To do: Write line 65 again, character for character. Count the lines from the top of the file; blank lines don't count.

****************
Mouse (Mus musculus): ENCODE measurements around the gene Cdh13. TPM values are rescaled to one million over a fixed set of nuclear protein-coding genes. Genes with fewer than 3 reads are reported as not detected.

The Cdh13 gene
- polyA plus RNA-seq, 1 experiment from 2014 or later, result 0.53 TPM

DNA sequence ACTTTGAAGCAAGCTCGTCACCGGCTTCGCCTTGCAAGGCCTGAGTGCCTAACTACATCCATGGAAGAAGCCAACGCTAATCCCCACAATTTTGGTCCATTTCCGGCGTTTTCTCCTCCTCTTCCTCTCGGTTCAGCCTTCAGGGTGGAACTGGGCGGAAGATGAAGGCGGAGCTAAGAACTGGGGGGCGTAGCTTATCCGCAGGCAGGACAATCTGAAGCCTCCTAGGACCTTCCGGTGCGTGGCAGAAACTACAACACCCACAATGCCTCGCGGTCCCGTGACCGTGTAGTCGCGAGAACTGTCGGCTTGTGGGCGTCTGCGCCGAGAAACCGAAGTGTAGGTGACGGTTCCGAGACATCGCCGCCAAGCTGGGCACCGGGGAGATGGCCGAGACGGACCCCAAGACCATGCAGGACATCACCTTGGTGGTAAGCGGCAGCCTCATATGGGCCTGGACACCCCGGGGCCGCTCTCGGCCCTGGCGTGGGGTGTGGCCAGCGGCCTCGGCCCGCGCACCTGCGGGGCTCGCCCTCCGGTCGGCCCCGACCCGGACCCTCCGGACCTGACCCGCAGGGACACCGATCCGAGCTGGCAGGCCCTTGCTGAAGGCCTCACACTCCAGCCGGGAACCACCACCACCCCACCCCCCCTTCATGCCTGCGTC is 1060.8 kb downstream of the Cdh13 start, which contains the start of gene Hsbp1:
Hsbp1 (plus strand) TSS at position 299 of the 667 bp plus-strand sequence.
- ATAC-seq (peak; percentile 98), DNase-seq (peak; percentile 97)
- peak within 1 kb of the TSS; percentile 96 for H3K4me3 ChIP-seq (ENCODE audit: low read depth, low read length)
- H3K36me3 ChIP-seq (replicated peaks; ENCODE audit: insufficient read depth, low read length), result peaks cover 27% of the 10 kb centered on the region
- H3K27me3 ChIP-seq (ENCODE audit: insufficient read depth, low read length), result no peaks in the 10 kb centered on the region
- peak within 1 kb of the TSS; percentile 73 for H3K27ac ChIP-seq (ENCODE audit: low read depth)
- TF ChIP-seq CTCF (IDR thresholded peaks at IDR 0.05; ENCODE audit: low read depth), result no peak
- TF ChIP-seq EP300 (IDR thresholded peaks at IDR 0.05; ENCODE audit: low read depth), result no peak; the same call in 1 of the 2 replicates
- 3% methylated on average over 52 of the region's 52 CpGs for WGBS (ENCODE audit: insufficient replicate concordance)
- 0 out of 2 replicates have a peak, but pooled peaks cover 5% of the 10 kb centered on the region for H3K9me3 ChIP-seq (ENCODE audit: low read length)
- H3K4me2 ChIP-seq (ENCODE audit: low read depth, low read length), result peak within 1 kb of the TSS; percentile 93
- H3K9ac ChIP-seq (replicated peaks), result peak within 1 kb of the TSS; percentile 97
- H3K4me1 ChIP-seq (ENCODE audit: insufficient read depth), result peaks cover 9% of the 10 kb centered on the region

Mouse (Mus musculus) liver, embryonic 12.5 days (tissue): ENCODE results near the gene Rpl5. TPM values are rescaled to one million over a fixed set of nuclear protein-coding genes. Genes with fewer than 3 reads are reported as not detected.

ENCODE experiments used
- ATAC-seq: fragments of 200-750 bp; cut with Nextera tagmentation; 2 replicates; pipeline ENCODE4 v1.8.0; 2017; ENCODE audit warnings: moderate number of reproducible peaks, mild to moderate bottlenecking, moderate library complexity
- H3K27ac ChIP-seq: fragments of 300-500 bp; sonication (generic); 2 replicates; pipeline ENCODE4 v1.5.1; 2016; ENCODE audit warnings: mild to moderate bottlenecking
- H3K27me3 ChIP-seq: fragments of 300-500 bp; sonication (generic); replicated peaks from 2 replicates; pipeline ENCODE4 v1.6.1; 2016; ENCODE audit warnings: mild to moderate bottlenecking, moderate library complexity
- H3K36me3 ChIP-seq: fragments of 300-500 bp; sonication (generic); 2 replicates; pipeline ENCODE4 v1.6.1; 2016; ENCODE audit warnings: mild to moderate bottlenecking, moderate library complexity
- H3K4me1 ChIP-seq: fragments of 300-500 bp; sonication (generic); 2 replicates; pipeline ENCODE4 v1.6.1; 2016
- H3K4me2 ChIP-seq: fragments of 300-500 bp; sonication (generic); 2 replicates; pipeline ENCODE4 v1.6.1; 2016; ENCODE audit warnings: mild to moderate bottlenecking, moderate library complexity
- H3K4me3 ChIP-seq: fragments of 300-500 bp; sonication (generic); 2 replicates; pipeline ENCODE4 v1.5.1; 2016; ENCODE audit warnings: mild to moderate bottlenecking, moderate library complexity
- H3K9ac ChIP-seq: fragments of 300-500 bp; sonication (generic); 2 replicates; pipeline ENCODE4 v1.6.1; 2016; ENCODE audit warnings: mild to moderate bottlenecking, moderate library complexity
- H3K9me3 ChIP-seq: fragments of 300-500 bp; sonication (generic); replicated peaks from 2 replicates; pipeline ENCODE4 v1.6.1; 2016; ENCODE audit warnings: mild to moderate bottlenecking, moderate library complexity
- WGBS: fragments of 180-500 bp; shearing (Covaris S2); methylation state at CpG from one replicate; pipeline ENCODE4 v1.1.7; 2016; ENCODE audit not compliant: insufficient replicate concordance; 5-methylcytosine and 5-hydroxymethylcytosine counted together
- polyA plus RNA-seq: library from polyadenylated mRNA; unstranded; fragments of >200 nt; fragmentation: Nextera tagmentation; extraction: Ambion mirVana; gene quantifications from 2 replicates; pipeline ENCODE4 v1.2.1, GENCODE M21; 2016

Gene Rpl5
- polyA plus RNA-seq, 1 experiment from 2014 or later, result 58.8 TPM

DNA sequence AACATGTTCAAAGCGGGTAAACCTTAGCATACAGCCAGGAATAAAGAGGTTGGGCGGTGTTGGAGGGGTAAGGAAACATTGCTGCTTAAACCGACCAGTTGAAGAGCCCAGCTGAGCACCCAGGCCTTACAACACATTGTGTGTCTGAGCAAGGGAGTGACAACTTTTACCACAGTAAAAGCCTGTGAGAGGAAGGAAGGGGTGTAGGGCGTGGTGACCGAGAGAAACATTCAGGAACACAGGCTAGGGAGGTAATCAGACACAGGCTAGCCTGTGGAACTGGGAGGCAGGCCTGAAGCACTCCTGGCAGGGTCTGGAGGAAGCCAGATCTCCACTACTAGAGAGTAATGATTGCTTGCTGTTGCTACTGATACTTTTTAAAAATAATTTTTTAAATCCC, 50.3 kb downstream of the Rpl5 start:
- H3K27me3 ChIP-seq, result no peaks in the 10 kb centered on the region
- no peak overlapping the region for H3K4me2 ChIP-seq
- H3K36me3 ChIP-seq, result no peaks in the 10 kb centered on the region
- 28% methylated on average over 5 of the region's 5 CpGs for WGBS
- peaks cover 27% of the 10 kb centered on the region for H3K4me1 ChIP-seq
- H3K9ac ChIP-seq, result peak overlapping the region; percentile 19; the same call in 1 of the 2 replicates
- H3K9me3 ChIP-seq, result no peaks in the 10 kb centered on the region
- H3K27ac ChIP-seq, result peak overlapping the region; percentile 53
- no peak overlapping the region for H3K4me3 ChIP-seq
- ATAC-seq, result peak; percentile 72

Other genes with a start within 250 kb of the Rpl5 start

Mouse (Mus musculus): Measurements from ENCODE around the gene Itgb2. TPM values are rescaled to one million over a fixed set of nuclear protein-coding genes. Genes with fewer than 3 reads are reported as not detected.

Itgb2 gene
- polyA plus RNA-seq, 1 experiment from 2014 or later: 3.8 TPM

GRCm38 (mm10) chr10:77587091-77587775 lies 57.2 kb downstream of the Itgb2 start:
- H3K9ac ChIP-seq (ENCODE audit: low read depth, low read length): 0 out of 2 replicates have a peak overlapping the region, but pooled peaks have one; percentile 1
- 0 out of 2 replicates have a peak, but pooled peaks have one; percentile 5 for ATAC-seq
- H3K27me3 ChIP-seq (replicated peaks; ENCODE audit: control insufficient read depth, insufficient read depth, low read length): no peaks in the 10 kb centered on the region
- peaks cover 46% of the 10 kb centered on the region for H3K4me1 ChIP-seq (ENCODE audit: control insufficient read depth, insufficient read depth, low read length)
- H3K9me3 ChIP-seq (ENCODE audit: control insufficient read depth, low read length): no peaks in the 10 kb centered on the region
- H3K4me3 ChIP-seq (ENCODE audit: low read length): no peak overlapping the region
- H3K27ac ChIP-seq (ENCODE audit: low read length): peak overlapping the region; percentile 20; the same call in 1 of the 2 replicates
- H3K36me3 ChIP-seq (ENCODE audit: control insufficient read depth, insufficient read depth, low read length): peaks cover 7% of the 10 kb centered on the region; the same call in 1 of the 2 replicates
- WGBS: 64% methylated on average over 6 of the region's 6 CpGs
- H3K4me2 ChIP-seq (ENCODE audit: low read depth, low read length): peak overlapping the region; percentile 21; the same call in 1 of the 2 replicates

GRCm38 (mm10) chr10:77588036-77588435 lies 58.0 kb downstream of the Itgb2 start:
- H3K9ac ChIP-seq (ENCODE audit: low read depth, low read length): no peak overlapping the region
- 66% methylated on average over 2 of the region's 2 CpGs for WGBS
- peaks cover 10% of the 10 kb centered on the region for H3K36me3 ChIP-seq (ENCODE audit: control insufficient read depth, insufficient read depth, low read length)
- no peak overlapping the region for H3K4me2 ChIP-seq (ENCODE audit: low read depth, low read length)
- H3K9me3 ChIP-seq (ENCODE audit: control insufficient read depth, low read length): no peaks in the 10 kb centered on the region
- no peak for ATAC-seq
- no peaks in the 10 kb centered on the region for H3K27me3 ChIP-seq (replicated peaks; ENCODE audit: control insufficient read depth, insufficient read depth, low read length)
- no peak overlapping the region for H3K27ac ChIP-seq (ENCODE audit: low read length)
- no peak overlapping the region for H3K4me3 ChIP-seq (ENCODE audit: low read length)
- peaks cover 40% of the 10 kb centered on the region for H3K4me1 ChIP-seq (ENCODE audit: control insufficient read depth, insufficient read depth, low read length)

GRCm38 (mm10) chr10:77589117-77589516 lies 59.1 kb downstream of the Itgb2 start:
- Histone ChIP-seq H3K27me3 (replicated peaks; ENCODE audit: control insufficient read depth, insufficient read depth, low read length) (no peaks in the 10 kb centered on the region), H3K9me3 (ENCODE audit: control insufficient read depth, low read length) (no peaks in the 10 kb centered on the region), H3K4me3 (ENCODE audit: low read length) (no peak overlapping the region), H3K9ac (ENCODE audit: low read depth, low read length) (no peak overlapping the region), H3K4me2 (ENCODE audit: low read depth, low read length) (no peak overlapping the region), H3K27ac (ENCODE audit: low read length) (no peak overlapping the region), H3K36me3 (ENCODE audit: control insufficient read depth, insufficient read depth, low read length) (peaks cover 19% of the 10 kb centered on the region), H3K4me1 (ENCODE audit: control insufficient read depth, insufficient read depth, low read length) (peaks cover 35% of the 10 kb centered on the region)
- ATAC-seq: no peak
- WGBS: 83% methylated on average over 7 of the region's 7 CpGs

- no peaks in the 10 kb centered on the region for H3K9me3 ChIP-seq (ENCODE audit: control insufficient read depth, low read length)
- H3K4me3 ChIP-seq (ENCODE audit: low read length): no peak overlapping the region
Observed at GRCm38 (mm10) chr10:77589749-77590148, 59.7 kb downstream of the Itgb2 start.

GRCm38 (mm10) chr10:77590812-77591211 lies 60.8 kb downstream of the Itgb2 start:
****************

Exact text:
- no peak for ATAC-seq